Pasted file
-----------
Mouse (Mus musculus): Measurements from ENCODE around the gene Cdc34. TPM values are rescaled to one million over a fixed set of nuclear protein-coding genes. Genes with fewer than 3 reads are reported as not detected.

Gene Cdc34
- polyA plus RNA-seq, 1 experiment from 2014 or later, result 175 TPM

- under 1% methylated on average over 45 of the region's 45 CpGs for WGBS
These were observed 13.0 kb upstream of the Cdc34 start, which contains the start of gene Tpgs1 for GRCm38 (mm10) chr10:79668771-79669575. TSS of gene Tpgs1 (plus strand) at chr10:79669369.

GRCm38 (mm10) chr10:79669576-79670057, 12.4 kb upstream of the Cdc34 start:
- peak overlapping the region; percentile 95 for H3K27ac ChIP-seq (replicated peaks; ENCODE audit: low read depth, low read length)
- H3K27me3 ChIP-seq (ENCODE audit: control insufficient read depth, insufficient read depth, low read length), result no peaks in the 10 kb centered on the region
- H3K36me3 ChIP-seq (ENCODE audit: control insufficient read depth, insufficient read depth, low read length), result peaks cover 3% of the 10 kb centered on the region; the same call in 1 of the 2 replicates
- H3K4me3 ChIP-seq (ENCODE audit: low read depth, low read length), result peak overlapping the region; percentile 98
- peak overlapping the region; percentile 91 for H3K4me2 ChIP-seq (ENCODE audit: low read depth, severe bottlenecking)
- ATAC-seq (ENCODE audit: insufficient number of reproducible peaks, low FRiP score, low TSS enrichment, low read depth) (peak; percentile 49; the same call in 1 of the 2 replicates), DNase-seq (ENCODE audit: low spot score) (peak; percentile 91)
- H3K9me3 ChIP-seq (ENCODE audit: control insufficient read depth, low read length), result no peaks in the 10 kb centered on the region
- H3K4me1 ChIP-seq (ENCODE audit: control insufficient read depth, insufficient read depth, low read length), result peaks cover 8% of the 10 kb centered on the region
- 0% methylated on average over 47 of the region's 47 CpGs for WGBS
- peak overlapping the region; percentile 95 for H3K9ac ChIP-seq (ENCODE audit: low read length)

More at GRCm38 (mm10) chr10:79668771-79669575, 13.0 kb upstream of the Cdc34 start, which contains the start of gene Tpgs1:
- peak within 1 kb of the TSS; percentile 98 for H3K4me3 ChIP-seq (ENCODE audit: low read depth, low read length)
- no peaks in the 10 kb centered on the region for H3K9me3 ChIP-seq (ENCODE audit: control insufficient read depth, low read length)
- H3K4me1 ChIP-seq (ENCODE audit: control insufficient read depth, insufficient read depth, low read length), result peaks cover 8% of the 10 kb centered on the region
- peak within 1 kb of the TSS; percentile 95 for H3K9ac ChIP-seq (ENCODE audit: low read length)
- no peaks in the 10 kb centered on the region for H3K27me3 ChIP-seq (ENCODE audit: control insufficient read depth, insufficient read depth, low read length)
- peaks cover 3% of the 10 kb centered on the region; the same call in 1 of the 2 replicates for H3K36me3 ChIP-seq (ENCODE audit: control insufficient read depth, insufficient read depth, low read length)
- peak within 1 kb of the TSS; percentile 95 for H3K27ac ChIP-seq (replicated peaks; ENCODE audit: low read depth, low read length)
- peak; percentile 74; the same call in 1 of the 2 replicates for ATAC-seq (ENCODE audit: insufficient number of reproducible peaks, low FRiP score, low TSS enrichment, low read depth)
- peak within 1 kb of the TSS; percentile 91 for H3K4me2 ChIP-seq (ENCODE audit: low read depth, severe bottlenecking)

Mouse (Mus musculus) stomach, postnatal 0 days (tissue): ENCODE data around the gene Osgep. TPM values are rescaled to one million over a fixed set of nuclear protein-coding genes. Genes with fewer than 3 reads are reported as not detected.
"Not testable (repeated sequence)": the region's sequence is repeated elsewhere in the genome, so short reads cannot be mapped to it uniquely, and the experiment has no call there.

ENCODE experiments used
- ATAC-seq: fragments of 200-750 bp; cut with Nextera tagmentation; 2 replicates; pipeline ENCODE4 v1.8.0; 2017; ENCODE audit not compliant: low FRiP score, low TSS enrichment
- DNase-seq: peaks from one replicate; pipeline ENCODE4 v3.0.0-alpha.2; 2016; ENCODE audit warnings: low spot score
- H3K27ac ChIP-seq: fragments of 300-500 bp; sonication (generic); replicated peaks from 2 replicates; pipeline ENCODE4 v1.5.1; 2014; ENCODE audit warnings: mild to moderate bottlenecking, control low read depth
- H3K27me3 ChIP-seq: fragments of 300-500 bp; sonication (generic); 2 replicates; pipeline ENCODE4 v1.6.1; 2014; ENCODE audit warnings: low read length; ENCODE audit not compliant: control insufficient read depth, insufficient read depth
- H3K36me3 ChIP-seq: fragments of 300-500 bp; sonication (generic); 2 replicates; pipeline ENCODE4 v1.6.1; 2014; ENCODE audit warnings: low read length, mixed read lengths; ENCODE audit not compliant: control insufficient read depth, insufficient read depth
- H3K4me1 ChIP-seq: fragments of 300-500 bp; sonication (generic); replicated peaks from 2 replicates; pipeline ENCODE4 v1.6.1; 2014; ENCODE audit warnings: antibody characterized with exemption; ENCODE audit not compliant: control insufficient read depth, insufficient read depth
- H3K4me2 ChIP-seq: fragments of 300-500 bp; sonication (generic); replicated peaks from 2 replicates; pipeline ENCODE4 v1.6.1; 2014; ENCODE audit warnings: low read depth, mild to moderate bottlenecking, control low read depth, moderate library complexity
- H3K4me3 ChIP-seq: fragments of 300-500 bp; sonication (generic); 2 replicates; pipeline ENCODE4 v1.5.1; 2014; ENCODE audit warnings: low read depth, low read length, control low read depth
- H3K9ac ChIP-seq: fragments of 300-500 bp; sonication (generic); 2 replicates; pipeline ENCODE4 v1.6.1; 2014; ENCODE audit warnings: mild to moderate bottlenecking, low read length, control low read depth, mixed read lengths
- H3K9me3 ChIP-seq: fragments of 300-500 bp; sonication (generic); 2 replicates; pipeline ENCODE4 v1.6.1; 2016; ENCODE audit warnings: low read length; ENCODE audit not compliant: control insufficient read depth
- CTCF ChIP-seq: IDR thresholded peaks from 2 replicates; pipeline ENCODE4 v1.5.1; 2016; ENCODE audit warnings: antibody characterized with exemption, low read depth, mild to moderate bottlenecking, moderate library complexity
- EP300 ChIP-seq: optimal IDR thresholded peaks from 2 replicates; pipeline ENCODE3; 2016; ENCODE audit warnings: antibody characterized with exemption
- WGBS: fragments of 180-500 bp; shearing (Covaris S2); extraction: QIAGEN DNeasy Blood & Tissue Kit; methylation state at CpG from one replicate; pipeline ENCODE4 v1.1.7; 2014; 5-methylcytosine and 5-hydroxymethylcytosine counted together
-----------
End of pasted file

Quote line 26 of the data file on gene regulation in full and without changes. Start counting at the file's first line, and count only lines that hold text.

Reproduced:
- peak within 1 kb of the TSS; percentile 91 for H3K4me2 ChIP-seq (ENCODE audit: low read depth, severe bottlenecking)